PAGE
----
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Craftsman Planer with issues...

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Forum topic by Marc posted 02-25-2015 01:47 AM 761 views 0 times favorited 18 replies Add to Favorites Watch
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Marc

10 posts in 650 days


02-25-2015 01:47 AM

I have an older craftsman planer (220v with 5hp motor) that I cannot get to properly run wood through.

I had a buddy pick it up from a guy off facebook and the guy ran a 2×4 through it for my buddy. I picked it up from my buddy a few days later and didn’t mess with it for a week or so.

I adjusted the lever to 3/4 inch for some hardwood that was true, and I couldn’t get it to feed. Realized that the roller on the infeed was too low toward the infeed table.

I can’t totally tell, but it seems that the blade is 3/4 inch from the table.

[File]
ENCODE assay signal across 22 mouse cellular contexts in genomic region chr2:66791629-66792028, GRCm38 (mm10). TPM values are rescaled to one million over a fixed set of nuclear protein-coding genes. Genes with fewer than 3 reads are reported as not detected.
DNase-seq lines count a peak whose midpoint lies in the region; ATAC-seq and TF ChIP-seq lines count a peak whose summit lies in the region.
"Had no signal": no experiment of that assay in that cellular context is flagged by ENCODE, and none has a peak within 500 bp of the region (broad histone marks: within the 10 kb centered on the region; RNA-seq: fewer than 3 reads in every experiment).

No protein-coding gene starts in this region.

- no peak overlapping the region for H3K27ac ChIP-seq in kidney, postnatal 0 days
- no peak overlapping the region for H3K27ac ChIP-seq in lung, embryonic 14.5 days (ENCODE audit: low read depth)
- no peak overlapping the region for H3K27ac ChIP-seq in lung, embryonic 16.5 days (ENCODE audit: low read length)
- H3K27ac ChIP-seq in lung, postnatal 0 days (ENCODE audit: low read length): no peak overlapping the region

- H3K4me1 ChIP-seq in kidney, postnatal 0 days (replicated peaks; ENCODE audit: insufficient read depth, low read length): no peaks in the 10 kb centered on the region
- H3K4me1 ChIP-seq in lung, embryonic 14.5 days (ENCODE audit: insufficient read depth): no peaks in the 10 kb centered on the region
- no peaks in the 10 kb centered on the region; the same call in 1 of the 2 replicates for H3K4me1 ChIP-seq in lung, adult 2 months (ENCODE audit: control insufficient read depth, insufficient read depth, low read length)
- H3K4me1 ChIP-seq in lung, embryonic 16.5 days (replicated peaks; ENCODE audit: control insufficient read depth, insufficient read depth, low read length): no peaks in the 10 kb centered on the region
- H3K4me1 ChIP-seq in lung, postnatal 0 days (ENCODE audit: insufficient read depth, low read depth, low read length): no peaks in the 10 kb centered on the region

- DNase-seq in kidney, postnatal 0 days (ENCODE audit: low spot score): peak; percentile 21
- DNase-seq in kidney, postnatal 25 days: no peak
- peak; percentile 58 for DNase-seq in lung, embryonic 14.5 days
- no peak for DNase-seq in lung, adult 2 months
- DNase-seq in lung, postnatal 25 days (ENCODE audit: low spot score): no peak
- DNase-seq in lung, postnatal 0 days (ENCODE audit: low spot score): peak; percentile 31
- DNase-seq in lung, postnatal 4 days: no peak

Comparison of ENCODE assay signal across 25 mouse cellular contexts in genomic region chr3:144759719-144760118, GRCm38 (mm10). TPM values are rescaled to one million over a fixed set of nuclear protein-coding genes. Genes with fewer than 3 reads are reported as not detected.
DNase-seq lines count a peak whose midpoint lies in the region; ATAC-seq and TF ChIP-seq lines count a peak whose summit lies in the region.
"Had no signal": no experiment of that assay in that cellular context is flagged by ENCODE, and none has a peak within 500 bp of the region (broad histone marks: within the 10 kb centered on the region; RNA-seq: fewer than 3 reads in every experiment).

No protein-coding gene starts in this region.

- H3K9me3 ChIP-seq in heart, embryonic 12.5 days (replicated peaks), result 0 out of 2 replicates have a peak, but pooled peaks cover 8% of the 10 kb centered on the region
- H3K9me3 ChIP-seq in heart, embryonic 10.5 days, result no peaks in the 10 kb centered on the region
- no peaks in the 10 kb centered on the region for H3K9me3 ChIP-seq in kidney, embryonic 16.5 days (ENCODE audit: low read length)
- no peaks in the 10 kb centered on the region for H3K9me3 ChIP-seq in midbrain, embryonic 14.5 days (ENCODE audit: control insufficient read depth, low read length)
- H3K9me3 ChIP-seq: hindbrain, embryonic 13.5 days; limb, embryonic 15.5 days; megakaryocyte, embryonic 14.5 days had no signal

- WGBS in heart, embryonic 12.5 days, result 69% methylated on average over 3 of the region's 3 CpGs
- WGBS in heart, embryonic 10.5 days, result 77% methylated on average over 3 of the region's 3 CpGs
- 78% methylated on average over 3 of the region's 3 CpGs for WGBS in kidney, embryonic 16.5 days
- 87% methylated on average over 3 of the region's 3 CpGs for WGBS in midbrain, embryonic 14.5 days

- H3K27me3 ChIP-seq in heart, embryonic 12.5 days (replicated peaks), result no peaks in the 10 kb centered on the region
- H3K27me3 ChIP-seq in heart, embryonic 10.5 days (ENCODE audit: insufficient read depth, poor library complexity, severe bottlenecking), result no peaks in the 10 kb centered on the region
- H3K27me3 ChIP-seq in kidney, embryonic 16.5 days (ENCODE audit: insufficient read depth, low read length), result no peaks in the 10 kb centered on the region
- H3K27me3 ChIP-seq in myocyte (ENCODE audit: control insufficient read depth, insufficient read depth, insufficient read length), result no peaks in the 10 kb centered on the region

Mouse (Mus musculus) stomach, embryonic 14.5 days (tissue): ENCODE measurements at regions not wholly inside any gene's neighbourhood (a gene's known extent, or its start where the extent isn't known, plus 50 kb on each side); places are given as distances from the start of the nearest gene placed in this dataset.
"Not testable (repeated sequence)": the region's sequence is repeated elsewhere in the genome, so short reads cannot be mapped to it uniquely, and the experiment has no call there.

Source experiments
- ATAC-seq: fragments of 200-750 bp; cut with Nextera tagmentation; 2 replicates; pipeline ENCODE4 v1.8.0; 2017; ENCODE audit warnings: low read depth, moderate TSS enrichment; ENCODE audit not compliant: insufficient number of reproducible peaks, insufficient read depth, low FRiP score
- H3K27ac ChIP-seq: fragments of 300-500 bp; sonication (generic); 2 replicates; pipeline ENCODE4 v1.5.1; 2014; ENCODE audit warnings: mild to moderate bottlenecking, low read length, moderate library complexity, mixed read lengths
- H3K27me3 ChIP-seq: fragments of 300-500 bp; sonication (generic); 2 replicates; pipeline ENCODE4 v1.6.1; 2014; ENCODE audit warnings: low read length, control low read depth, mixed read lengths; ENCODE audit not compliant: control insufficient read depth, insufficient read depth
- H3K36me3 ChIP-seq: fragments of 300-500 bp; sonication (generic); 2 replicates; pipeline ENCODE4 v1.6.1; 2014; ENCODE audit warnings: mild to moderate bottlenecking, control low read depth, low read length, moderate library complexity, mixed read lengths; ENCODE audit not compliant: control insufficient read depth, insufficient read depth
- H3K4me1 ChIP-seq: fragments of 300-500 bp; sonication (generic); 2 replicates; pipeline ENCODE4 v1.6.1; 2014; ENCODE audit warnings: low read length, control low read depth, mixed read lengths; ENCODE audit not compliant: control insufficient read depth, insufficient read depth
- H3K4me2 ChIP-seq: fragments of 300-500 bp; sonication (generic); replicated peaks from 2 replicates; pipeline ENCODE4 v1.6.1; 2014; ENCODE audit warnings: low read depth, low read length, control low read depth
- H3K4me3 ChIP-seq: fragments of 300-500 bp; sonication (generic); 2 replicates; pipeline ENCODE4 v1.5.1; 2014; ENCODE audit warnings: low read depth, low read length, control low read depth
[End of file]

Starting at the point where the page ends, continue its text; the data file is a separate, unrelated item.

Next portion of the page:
I have loosened the top adjusting screws to loosen the tension on the roller but still haven’t had any luck.

Any thoughts? I am at a point where I just want to sell it, but if I can’t even demonstrate that it works, it will be a tough sell.

I have tried it with a 2×4 unsuccessfully…


18 replies so far

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MrUnix

4212 posts in 1661 days


#1 posted 02-25-2015 03:13 AM

Can’t read the model number, but it looks like a craftsman badged belsaw 12” planer. Are you saying that you set the thickness to 3/4” and then tried to shove some wood through it, or you tried to take a 3/4” cut, or ??? How thick was the wood and how much of a cut? You also really need to clean up the beds and give them some wax so the wood slides easily over it.

Cheers,
Brad